Level 2 Tricks vs. True Intention

Discussion in 'Order Execution' started by dedicated1, Feb 1, 2003.

  1. Hey, I'd like to start this thread for anyone who knows or is trying to understand more about that box. I've been shaken all too many times only to see that my entry was perfect and vice versa. By paying extremely close attention to the Game/L2 and Truth/Prints, I have been making some great low risk high reward plays. It would be great if you could share some of the common practices, suttle hints, etc. that you have picked up on from your trading experiences. Maybe you can suggest some good books on the subject or tape reading or whatever. All I know is that I have spotted someone(usually a MM not showing size) that was truely a strong handed buyer/seller and joined/bettered his bid/offer, got filled, and then boom he moves us to the next level...beautiful. Of course this can easily work against you more times than not, especially when enforcing tight tight stops. Any thoughts ?
  2. I found that not looking at L2 simply worked better for me. L2 is one big poker game, so unless you view it that way, you'll be fooled.

    I've found the same to be true for the Globex limit book, btw.
  3. Thanks for the reply. I can understand how not looking at L2 can really work for some and I actually tried it again yesterday on this play. I put a short on without the L2 and it was working....until it shot up and I stopped myslef out......when I got to talking to another trader about the action he said, " What ?, you didn't see GSCO supporting it and then run it up??" Where's the Beef vs. What's the BS.....that's the question. I like reduce things as much as I can but I prefer to have all the info first....so I suppose that's why I have to work so hard.
  4. If you can elaborate on how NOT looking at L2 has improved your profitability, I would love to hear it.
  5. Zuizo


    I find level II to be an excellent tool when I'm trading thinner stocks that have an ADV between 50K to 750K. The "true intention" of buyers and sellers is more evident on thinner issues, and, one can discern to a reasonable degree where the market is heading once resistance/support areas are taken out on an intra-day basis with a reasonable volume surge. Trading thinner stocks can be tricky at times, especially when setting up stop loss, again level II is key, in these instances. One must identify a bid they will hit if the momo turns against them... if you miss your exit, often times the next reasonable exit can be 20+ cents away. Level II allows you to see the depth of the bids (which are almost always real in thin stocks) which allows you to position size properly and identify an exit that matches your position size.

    When it comes to stocks that trade over 3mil shares a day, well, level II becomes more of a "blur", identifying raw supply and demand is far more challenging... I usually stick to TA, chart analysis, to plot my entries and exits with stocks trading in excessive daily volume.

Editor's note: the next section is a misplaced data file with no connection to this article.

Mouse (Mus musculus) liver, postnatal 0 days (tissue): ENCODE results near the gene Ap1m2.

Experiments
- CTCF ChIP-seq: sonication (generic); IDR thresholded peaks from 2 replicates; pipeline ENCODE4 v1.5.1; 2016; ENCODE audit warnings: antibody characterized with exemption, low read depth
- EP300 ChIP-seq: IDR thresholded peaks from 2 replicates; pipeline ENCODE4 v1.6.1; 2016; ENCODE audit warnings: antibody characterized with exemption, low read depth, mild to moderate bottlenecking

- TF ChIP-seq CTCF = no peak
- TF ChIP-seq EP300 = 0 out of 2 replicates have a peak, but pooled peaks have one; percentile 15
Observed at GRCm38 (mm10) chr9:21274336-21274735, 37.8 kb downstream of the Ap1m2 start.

Stocks that trade between 750k and 3mil. ADV is a grey area for level II, and will depend on the stock's "personality" sometimes level II is going to be a useful tool, sometimes not. Some MMs use very predictable level II patterns, that can be played with high % probability in this volume catagory. However, often times there can be plenty of head fakes as ADV increases.

    -- Z

  6. Level 2 seems of greatest value at those times when Market Maker quotes are most likely to represent "real" buying or selling interest. During the early post-opening period, especially on stocks that are undergoing major moves, or when stocks are testing critical levels and about to undergo a reversal, MM quotes and positioning can give critical, actionable clues regarding the likely direction of trading. If you're aiming for more than a scalp, however, and want to avoid severe financial injury, I believe you need additional information - confirming indications of various types, including especially a valid and workable analysis of support and resistance.

    There are times also when evidence on the L2 screen sometimes just has to be taken at face value. If you're short a stock that you believe to be overbought, but tests of significant levels are repeatedly met by huge orders appearing on the bid, then you're often better off closing your position and looking elsewhere for opportunity. As with almost any day-trading tactic of which I'm aware, however, there are exceptions to this rule.
  7. How many levels are visible in the Globex limit book please?
  8. level 2 ?? people still look at that ??

  9. they must have got a hold of some cheap copy of secrets of the soes bandits...
  10. Good One !!
    #10     Feb 1, 2003